|1961||John F. Kennedy||22°F||Snow into the early morning left 8 inches on the ground. It was sunny but cold the rest of the day.|
|1957||Dwight D. Eisenhower||44°F||Jan. 21: Light snow in the early morning. Cloudy skies with a few flurries in the mid afternoon.|
|1953||Dwight D. Eisenhower||49°F||Cloudy skies.|
|1949||Harry S. Truman||38°F||Mostly sunny and windy.|
|1945||Franklin D. Roosevelt||35°F||Light snow ended around 9 a.m. that morning. Cloudy skies.|
|1941||Franklin D. Roosevelt||29°F||Sunny, but cold with a brisk wind. Wind chill 10°F.|
|1937||Franklin D. Roosevelt||33°F||Cold with heavy rainy. Between 11 am and 1 pm, 0.69 inches of rain fell. Some sleet and freezing rain fell in the morning.|
Traditional March Inaugurations -Beginning with 1933 and going back to 1871 (1871 = Beginning of official government weather records)
|1933||Franklin D. Roosevelt||42°F||Mostly cloudy with a few peaks of sun.|
|1929||Herbert C. Hoover||48°F||A heavy rain began just before the oath of office was administered, and the Capitol grounds and parade route were so crowded that it was impossible for anyone to run for cover. By the time he completed his inaugural address, President Hoover's face was beaded with water and his suit was wringing wet. Herbert Hoover's inaugural parade moved up Pennsylvania Avenue during a lull in the rain. (See picture below). Intermittent rain continued through the day. Total rainfall was 0.40 inches.|
|1925||Calvin Coolidge||44°F||Mostly sunny skies.|
|1917||Woodrow Wilson||38°F||Partly Cloudy and windy. Ceremony on March 5.|
|1913||Woodrow Wilson||55°F||Overcast, but mild.|
|1909||William H. Taft||32°F||Heavy snow, drifting snow, and strong winds. The 10 inch snow fall ended at 12:20 pm but the afternoon remained cloudy and windy.|
|1905||Theodore Roosevelt||45°F||Sunny with strong northwest winds. Patches of snow remained on the ground from a light snow fall the day before.|
|1901||William McKinley||47°F||Overcast. It rained overnight and then began again during the ceremony and ended at 3:45. Total rainfall was 0.32 inches.|
|1893||Grover Cleveland||25°F||Snow began during the early morning and ended around 1 pm. One to two inches fell across the area. A biting wind blew from the northwest. The crowd was small for the ceremony. Many planned events were canceled.|
|1889||Benjamin Harrison||43°F||Rained all day. Total rainfall was 0.86 inches. Took oath of office in a downpour under an umbrella. (See picture below).|
|1881||James A. Garfield||33°F||Snowed all night until about 10 am. The afternoon was sunny and windy.|
|1877||Rutherford B. Hayes||35°F||Cloudy with brief periods of light snow. Ceremony was on March 5.|
|1873||Ulysses S. Grant||16°F||Clear, windy and bitterly cold. Morning low of 4°F remains the coldest March day on record. Wind chill temperature of -15°F.|
Benjamin Harrison's inauguration in 1889.
Herbert Hoover's inaugural parade down Pennsylvania Avenue.
Traditional March Inaugurations - Beginning with 1869 and going back to 1817 (beginning of outdoor ceremonies). Note: weather records are unofficial during this period.
|1869||Ulysses S. Grant||40°F||Light rained all morning but stopped just before noon. Afternoon was mostly sunny. Total rain was 0.11 inches.|
|1865||Abraham Lincoln||45°F||Rain for two days and right up to the ceremony when it ended and the sun broke through. Total rainfall for the day was 0.30 with the bulk of it falling near daybreak. Grounds around the Capitol were very soft and muddy.|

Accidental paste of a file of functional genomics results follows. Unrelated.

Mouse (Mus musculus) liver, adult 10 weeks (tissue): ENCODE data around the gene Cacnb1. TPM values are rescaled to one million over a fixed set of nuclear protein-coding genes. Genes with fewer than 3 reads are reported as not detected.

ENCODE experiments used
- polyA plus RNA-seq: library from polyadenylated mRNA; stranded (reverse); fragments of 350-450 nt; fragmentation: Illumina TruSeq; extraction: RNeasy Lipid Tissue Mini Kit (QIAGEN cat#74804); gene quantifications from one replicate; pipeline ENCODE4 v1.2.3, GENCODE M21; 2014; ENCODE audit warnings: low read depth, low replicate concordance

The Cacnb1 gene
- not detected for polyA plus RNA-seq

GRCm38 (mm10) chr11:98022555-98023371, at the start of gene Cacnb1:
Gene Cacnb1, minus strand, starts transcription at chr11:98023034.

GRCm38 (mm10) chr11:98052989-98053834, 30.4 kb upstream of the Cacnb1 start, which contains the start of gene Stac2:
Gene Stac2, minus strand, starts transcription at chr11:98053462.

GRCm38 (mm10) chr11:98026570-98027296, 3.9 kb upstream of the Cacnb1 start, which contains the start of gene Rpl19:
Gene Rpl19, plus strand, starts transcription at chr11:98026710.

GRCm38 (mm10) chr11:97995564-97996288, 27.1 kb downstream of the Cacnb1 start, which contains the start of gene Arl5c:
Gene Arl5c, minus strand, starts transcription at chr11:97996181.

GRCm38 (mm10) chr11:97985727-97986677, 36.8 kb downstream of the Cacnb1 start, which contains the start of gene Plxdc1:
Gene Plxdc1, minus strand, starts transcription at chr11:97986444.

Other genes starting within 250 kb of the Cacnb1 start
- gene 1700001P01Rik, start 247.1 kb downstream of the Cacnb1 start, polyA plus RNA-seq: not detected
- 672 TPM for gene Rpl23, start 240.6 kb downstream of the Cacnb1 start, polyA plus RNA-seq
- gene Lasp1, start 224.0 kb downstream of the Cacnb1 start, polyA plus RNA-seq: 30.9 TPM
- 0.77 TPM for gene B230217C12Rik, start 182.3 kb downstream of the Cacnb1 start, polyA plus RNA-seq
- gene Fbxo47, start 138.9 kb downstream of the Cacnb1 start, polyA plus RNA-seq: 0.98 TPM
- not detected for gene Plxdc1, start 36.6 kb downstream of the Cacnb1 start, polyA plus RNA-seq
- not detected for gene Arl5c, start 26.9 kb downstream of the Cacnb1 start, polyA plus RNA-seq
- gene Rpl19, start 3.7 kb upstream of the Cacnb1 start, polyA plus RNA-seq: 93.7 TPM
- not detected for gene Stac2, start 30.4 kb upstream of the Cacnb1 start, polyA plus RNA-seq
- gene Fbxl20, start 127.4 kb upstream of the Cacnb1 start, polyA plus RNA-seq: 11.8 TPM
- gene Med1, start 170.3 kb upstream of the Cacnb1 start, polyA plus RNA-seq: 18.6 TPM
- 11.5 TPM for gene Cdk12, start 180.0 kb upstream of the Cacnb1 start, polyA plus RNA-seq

|1861||Abraham Lincoln||Rain until mid morning and then sunny and mild in the afternoon.|
|1853||Franklin Pierce||35°F||Light snow and windy...heavier snow during the president's inaugural address. (Temperature is estimated)|
|1849||Zachary Taylor||42°F||Cloudy with snow flurries. Heavy snow began during the inaugural ball. Ceremony was on March 5.|
|1845||James K. Polk||42°F||Thunderstorm at dawn with rain during the day. Total rainfall was 0.40 inches. Polk took his oath of office under an umbrella in heavy rain. The crowd was a sea of umbrellas with people standing ankle deep in mud.|
|1841||William H. Harrison||48°F||Overcast with a cold wind. (Noon temperature is estimated)|
|1837||Martin Van Buren||26°F||Sunny and brisk. (Noon temperature is estimated)|
|1833||Andrew Jackson||29°F||Uncertain. Probable fair weather based on descriptions of happy crowds. (Noon temperature is estimated)|
|1829||Andrew Jackson||57°F||Warm and balmy. (Noon temperature is estimated)|
|1825||John Quincy Adams||47°F||Rain. Total rainfall was 0.79 inches. Observations taken by Adams himself.|
|1821||James Monroe||28°F||Ceremony on March 5. Observation taken by John Quincy Adams. Snow began on Saturday evening making Washington snowbound by Sunday afternoon. Snow continued through the inauguration day forcing Monroe to take his oath of office in the House Chambers.|
|1817||James Monroe||50°F||Warm and sunny. First outdoor inauguration. (Noon temperature is estimated)|
Traditional Inaugurations- Indoors - Beginning with 1813 and going back to 1789 (Weather records are unofficial during this period)
|1813||James Madison||March 4 ceremony. Sunny.|
|1809||James Madison||March 4 ceremony. Cloudy. Rained the day before leaving the streets muddy.|
|1805||Thomas Jefferson||March 4 ceremony. Fair (meaning good). Observation taken by Jefferson. Estimated noon temperature of 50°F.|
|1801||Thomas Jefferson||March 4 ceremony. Mild and beautiful. Estimated noon temperature of 55°F.|
|1797||John Adams||Ceremony in Philadelphia on March 4. Fair. Estimated noon temperature 53°F|
|1793||George Washington||Ceremony in Philadelphia on March 4. Hazy sunshine and mild. Estimated noon temperature 61°F.|
|1789||George Washington||Ceremony in New York City on April 30. Clear and cool. Estimated noon temperature of 59°F.|
|Year||Date||President||Temperature||Weather / Remarks|
|1974||Aug. 9||President Gerald Ford||89°F||Partly cloudy skies and hazy.|
|1963||Nov. 22||President Lyndon B. Johnson||68°F||Skies were clear. Ceremony was at 2:29 pm in Dallas, Texas. Oath of office taken inside Air Force One.|
|1945||April 12||President Harry Truman||64°F||Fair skies. Ceremony was at 7:09 pm. (Temperature is estimated)|
|1923||Aug. 3||President Calvin Coolidge||65°F||Fair skies. Ceremony was at 2:46 am in the Green Mountains of Vermont. (Temperature is estimated)|
|1901||Sept. 15||President Theodore Roosevelt||72°F||Skies were clear. Ceremony was in Buffalo, New York. (Noon temperature is estimated)|
|1881||Sept. 19||President Chester Arthur||75°F||Weather was fair. Ceremony was in New York City.|
|1865||April 15||President Andrew Johnson||57°F||Rainy day. (0.35 inches of rain fell.)|
|1850||July 10||President Millard Fillmore||87°F||Cloudy skies. Ceremony was indoors. (Noon temperature is estimated)|
|1841||April 6||President John Tyler||50°F||Clear skies. (Noon temperature is estimated)|
Last Updated April 24, 2012